cover image LANGSTON HUGHES: American Poet


Alice Walker, , illus. by Catherine Deeter. . HarperCollins/Amistad, $16.95 (48pp) ISBN 978-0-06-021518-7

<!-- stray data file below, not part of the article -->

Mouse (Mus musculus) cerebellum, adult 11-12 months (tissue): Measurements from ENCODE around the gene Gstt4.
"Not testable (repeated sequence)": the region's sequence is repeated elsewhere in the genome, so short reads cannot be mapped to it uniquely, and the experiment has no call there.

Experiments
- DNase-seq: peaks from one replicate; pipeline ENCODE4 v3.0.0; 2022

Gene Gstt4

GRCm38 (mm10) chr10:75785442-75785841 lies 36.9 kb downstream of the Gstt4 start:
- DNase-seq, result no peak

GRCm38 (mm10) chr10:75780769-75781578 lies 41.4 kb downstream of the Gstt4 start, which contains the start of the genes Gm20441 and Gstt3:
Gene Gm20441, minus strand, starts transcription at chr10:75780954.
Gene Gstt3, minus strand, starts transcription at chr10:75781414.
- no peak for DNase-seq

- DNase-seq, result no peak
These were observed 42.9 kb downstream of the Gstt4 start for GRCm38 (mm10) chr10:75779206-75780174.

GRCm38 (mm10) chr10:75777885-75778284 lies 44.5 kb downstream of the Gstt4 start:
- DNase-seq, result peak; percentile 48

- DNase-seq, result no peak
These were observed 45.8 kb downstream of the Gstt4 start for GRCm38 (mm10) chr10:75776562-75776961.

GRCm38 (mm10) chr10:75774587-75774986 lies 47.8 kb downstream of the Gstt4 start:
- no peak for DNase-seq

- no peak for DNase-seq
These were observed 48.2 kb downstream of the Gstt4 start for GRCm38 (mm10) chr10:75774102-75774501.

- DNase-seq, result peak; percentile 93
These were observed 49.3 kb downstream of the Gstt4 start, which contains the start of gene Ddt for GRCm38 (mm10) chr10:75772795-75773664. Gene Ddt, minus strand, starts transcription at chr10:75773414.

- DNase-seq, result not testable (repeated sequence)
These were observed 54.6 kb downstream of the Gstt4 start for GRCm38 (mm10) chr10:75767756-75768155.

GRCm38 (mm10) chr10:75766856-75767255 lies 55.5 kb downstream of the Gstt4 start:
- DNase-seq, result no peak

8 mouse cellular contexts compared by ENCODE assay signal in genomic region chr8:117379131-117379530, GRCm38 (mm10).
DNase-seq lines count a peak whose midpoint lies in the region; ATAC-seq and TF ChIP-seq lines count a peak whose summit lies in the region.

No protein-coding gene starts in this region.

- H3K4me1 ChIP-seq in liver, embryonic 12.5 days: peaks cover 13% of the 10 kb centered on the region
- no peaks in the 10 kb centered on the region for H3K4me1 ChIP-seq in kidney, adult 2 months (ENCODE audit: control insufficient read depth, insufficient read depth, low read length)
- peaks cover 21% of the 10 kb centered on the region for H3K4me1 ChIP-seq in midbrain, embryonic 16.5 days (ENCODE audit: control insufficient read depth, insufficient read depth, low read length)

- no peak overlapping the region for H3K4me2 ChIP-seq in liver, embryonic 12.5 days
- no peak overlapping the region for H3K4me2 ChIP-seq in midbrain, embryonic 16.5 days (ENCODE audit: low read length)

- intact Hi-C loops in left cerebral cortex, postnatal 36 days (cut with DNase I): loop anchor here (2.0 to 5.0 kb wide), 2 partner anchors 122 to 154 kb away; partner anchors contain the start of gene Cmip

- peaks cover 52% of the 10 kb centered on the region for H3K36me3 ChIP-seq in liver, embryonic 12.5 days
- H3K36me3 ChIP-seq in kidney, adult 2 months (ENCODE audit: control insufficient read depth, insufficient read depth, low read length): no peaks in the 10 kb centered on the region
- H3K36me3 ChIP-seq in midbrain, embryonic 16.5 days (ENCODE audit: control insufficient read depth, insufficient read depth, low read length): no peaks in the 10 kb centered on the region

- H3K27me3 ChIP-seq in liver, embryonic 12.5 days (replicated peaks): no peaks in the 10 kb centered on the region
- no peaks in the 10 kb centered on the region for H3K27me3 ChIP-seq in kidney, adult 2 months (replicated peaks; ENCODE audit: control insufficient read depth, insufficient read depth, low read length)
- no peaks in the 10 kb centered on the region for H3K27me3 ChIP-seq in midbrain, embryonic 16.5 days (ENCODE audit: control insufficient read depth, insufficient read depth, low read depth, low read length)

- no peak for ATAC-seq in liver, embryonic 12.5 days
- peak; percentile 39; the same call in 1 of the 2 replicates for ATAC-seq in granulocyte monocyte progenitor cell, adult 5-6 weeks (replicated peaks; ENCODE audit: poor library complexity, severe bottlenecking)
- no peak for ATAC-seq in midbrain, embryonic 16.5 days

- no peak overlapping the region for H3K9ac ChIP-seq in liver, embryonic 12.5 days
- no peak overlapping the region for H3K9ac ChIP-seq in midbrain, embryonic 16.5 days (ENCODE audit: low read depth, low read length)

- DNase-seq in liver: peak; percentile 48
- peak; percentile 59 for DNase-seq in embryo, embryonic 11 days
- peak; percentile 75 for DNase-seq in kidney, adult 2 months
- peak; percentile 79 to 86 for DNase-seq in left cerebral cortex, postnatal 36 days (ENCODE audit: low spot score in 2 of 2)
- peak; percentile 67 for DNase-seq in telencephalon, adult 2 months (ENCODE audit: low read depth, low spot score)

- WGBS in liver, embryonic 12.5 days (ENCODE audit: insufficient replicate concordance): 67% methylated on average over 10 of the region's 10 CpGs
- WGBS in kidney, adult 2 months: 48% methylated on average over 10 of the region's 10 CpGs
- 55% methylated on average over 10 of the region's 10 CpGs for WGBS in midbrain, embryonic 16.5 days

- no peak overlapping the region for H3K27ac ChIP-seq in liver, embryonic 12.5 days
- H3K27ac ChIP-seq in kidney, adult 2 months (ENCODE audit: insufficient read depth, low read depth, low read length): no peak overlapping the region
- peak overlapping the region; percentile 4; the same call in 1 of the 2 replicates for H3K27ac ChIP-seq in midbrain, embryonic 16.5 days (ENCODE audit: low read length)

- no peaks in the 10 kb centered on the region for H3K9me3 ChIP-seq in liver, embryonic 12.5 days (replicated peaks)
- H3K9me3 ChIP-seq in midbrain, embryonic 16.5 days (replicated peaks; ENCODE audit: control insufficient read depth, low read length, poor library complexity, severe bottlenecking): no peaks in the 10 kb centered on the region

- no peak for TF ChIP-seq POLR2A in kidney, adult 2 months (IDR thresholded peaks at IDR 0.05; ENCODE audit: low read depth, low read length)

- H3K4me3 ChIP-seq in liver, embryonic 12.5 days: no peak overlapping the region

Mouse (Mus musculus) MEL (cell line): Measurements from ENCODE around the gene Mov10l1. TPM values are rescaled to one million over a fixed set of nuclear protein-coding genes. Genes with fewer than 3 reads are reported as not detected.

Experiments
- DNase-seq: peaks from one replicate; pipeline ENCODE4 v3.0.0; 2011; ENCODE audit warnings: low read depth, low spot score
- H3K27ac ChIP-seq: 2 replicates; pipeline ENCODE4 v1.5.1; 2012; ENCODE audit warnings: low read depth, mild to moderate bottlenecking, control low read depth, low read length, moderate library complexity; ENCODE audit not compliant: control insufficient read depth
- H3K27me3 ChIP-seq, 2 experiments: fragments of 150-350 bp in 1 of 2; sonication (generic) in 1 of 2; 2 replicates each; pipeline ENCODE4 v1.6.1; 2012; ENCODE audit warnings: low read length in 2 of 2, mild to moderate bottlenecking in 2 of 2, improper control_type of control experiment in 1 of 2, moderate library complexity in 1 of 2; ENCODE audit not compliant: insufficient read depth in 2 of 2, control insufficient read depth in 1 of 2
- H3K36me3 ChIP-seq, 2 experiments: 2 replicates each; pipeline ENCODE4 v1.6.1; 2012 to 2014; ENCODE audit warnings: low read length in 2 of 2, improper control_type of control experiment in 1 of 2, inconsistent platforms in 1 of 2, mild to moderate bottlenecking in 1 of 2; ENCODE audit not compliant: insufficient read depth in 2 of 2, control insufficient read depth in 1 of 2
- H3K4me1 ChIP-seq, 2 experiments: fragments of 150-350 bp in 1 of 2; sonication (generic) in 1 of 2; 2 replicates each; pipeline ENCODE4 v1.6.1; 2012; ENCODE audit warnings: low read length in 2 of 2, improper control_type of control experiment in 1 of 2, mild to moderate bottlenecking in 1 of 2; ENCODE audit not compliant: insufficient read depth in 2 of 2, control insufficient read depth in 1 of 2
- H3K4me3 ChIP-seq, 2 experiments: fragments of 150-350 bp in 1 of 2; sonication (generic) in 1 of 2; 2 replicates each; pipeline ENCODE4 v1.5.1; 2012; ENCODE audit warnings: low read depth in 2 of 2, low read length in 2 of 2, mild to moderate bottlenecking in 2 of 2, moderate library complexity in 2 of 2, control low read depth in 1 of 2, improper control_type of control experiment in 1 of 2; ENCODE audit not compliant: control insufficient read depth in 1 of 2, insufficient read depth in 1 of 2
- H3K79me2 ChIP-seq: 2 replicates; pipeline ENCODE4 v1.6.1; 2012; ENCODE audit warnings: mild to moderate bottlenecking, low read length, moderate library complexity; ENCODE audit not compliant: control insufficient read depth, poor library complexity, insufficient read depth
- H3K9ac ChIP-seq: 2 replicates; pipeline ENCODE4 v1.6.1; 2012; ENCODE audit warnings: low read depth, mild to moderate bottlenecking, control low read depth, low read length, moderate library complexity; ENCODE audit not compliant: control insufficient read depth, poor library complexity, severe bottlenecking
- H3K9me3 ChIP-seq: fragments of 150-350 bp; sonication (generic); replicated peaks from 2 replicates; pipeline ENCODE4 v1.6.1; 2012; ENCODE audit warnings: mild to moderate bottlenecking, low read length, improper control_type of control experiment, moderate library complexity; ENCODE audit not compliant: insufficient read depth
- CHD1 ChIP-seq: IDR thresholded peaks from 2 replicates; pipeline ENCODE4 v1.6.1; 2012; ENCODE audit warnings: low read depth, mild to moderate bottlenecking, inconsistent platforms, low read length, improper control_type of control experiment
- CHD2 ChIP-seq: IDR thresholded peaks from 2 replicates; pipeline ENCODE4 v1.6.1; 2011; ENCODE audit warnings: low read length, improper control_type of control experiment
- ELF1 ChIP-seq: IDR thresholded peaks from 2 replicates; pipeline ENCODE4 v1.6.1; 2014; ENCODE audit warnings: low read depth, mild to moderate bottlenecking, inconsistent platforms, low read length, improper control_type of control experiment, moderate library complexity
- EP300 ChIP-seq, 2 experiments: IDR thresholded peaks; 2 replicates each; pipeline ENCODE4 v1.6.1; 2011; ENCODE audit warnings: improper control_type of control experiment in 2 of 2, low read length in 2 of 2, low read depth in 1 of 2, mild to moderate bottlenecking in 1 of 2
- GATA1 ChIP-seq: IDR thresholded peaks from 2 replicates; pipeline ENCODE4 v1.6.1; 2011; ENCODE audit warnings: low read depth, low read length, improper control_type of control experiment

Deeter (who also collaborated with the author on Finding the Green Stone and To Hell with Dying) contributes imposing artwork to Walker's first book for children, originally published in 1974. Impressively meshing realism and symbolism, the period-detailed paintings make creative use of light and texture as they portray the poet at various ages, in a spectrum of settings. Walker's rather wandering, informal narrative explains that Hughes, born in 1902, spent much of his childhood living with his grandmother in Kansas, while his mother moved around in search of work and his bitter, bigoted father settled in Mexico, where he became a wealthy rancher. A lonely child, Hughes "began to love books more than he loved most people." As the author traces the determined Hughes's path to realizing his dream of becoming a poet, her conversational tone recalls that of an oral storyteller; after explaining how he encountered racial discrimination when applying for jobs, she writes: "Some people, when they have a hard time, stay mad, with their lips poked out. But not Langston. When he felt bad, he sat down and wrote poems until he felt better." In a new author's note, Walker describes her personal connection to Hughes, affirming the affection that shines through this warm portrait. Ages 7-11. (Jan.)